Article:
Fast facts

Less than 10% of children

Could access early childhood care and education in one-third of countries in 2011.

Quote of the month

Recruiting the right people, training them and supporting teachers lay a sound foundation to fulfill every child’s right to quality learning.

Jo Bourne, UNICEF Associate Director and Global Chief of Education

The situation of children

Education

Uzbekistan has a universal formal education system. Compulsory education in the nation covers twelve years, of which nine are completed at primary and general secondary schools, and three at academic lyceums or vocational colleges. Preschool education is not compulsory.

In 2012 Uzbekistan developed an evidence-based Education Sector Plan for the period from 2013 to 2017, which is on the way to being approved. This initiative is a commitment to the further strengthening of the education sector, as well as involvement in a partnership to improve education globally. The Plan identifies key strategic areas for improvement in policy, infrastructure, staff development, and monitoring throughout the education sector. [1]

According to 2012 official statistics, preschool education has an enrolment rate of 22.7 per cent. Preschool coverage is higher in Tashkent (53.9 per cent) and other cities, as compared to some rural areas [2]. Joint efforts by the Ministry of Public Education, the Ministry of Finance and the Women’s Committee have been initiated in 2011 in order to analyse the situation and define a financially-viable strategy to facilitate wider access and improved quality.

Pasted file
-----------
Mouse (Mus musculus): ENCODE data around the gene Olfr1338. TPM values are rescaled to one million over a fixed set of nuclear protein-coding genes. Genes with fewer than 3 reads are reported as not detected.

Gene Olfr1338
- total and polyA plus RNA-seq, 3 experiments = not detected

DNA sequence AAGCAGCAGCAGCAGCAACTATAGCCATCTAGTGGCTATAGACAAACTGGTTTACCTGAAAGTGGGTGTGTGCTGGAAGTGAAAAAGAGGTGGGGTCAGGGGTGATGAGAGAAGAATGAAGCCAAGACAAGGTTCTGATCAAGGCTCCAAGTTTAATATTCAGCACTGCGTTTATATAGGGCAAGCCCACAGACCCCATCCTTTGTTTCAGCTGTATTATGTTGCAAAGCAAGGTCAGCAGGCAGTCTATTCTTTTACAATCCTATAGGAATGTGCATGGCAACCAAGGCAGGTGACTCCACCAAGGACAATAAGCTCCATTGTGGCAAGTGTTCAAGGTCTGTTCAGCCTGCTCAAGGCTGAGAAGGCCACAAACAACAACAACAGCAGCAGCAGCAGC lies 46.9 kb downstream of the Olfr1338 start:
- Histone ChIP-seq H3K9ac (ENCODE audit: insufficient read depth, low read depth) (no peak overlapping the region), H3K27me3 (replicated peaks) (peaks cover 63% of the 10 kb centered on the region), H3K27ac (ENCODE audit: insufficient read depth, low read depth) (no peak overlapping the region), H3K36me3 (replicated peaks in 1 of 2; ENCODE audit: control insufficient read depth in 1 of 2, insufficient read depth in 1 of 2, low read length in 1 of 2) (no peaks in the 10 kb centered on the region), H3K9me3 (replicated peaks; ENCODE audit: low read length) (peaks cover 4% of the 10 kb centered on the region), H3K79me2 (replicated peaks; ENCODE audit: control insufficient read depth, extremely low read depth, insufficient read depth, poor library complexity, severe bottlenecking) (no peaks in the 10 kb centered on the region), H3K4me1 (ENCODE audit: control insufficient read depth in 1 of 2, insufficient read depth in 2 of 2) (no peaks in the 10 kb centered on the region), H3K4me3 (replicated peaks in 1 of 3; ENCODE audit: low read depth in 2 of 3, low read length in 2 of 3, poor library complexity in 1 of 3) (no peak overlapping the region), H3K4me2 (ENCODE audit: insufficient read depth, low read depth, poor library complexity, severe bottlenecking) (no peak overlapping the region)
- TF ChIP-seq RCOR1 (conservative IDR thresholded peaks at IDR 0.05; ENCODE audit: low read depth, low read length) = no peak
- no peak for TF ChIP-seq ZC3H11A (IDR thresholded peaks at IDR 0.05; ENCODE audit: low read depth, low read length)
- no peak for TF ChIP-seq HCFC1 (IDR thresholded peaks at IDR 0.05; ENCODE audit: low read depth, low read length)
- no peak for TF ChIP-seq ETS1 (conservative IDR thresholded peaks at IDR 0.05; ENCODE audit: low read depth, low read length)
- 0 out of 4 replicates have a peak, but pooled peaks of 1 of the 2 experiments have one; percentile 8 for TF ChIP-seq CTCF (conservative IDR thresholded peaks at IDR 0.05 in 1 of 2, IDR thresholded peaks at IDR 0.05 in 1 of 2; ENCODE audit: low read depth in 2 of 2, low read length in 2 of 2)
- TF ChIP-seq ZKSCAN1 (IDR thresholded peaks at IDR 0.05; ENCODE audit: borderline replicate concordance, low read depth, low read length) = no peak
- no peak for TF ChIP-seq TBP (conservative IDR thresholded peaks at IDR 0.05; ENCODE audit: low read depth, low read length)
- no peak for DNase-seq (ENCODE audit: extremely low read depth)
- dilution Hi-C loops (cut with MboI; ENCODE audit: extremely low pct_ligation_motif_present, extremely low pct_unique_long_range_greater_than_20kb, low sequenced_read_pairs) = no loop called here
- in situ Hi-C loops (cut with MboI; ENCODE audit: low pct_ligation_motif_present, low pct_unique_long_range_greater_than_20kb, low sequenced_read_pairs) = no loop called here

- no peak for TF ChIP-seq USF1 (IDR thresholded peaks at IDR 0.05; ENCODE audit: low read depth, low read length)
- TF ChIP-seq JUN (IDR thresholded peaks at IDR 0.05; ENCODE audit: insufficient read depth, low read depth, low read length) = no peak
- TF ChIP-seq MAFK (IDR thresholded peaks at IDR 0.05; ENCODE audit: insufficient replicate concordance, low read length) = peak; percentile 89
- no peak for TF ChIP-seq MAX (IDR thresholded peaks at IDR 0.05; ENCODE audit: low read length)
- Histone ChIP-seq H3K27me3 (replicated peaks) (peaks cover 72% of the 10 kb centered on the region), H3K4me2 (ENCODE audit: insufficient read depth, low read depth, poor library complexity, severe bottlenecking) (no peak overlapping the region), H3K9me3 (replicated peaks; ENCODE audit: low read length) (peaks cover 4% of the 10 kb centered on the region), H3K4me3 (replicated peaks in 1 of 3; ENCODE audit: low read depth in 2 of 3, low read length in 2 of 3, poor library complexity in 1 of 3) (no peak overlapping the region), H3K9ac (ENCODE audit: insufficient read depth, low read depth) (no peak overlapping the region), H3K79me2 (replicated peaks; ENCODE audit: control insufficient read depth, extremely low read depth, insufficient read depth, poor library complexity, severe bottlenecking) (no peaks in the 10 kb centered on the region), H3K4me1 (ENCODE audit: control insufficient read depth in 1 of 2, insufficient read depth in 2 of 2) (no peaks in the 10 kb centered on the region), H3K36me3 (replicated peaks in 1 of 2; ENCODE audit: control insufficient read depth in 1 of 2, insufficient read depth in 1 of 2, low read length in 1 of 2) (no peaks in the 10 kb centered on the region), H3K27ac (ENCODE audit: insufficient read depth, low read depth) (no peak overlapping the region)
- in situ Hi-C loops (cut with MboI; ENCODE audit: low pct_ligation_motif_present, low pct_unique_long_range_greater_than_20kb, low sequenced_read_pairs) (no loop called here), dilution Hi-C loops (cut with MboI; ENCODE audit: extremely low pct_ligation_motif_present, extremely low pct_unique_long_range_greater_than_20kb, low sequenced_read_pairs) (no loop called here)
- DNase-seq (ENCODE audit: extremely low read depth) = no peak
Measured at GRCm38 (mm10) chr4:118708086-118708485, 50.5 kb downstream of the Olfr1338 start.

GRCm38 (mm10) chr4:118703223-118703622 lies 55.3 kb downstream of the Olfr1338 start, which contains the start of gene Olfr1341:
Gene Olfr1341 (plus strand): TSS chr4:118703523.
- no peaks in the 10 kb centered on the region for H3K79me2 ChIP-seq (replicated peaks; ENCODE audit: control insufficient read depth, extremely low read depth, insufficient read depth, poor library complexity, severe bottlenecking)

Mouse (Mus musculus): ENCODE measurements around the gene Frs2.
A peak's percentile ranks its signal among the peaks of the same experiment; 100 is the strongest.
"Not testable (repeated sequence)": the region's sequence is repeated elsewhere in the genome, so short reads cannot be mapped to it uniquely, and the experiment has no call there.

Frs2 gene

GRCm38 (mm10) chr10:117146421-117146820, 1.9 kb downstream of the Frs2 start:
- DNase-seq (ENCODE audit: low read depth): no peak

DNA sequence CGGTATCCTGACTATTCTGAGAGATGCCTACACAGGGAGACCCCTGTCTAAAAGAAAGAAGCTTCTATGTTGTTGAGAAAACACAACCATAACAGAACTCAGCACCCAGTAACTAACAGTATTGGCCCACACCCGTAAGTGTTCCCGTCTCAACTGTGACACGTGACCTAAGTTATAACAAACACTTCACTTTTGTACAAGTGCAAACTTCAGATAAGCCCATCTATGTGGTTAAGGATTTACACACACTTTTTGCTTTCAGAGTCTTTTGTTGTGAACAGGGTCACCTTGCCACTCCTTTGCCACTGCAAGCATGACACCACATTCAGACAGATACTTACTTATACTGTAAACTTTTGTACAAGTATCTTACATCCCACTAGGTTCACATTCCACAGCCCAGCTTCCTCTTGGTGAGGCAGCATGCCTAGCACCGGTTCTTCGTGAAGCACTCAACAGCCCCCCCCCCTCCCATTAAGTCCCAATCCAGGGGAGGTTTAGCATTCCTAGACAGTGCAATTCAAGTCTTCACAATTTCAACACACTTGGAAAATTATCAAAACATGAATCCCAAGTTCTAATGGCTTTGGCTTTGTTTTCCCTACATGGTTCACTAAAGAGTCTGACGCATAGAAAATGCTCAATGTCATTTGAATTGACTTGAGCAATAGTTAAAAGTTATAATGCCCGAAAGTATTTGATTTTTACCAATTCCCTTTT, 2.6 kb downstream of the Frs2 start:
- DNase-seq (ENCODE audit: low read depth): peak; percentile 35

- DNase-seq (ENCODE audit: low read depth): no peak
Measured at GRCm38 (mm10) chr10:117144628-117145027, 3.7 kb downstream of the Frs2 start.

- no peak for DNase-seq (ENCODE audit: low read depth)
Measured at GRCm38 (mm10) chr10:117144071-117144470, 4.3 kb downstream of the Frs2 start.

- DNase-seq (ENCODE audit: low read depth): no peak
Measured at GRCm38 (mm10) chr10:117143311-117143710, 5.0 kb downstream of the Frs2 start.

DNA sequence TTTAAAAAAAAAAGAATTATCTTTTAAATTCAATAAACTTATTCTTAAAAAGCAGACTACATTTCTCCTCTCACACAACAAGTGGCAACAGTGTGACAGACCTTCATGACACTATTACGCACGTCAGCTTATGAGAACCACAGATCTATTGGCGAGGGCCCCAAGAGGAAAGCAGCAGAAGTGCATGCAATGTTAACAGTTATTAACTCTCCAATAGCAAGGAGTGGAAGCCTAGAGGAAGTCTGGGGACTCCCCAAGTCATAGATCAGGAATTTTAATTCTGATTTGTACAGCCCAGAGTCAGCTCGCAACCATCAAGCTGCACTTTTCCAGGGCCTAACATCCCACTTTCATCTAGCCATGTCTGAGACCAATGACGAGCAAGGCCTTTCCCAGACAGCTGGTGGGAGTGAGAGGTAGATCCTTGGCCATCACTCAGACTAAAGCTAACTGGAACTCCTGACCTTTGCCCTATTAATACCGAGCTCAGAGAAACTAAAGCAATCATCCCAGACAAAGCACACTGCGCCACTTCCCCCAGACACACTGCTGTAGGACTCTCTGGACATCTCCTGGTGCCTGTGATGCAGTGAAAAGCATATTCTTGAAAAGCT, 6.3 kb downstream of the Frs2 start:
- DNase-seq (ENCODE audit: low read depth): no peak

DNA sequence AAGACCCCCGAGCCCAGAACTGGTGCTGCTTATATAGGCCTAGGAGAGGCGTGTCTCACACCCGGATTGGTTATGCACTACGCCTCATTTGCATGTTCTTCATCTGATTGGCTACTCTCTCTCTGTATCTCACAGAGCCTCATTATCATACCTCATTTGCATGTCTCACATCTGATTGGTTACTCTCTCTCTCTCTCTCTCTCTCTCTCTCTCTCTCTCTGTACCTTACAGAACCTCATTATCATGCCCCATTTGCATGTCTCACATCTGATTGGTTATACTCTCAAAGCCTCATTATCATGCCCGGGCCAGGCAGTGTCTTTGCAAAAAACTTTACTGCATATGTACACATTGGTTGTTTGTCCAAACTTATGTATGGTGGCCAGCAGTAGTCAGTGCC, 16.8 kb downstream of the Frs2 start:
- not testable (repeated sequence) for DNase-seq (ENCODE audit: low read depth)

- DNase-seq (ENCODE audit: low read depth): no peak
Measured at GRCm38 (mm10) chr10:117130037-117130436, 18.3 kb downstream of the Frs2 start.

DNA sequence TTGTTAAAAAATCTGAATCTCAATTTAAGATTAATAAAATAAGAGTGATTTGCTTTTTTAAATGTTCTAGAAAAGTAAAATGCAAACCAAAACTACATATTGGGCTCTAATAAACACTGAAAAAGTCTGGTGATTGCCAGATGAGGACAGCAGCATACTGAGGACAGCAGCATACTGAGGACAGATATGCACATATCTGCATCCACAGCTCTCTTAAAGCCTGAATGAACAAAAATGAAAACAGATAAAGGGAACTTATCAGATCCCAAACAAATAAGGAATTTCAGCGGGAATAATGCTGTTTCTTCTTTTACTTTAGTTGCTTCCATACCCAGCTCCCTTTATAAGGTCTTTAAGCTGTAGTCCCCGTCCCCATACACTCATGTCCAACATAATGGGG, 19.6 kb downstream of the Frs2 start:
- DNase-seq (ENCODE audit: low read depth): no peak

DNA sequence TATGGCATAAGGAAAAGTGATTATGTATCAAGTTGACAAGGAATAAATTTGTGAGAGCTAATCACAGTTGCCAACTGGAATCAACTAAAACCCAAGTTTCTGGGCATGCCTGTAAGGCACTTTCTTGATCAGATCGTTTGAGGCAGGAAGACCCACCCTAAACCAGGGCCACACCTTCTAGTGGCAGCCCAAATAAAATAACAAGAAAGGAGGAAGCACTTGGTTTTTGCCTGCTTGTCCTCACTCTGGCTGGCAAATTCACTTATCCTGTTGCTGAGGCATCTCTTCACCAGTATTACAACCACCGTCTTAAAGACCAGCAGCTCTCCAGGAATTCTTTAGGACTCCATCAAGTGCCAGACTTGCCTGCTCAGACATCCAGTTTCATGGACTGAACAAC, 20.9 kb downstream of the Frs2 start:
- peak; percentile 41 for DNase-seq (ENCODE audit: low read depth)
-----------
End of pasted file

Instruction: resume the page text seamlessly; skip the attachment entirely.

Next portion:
In 2011 an international model of Early Learning Development Standards was adopted for preschool institutions, which sets standards for early childhood development in the physical, cognitive, social, emotional, and linguistic fields. These standards will provide a basis for the monitoring and improvement of the preschool system of Early Childhood Development. A new national curriculum (Bolajon) was developed by the Ministry of Public Education, providing educators with tools for implementing the new standards. The new curriculum has yet to be assessed for its level of implementation or effectiveness.

Enrolment in primary education is high in Uzbekistan. All sources indicate that gross enrolment stands at least at 95 per cent. At the same time, the Commission on Minors’ Affairs under the Cabinet of Ministers has determined that there are non-attendance issues in general secondary schools (for ages 7 to 15) and colleges (for ages 16 to 19), that need to be addressed for further improvement.

In the framework of quality improvement, the Ministry of Public Education has developed an action plan to monitor and improve quality of education, based on the international model of child-friendly schools. Uzbekistan has its own student evaluation system which is conducted by the Ministry of Public Education and the Ministry of Higher and Secondary Special Education, in cooperation with the State Testing Centre.

National reports indicated that there were almost 87,900 people less than 16 years with disabilities in Uzbekistan in 2011. A Resolution on Procedures for the Introduction of Inclusive Education for Disabled Children was adopted by the Ministries of Health, Public Education, Higher and Special Secondary Education, and Labour and Social Protection in 2010. Starting the implementation of this resolution will facilitate greater inclusion. Students with special needs currently have little opportunity to study beyond Grade Nine, as there are only two colleges designated to accept them.

Health

The healthcare system in Uzbekistan includes facilities that provide, among other services, maternal and child healthcare at national, regional, district and local level, through a system of maternity hospitals and departments, and a network of rural primary care units.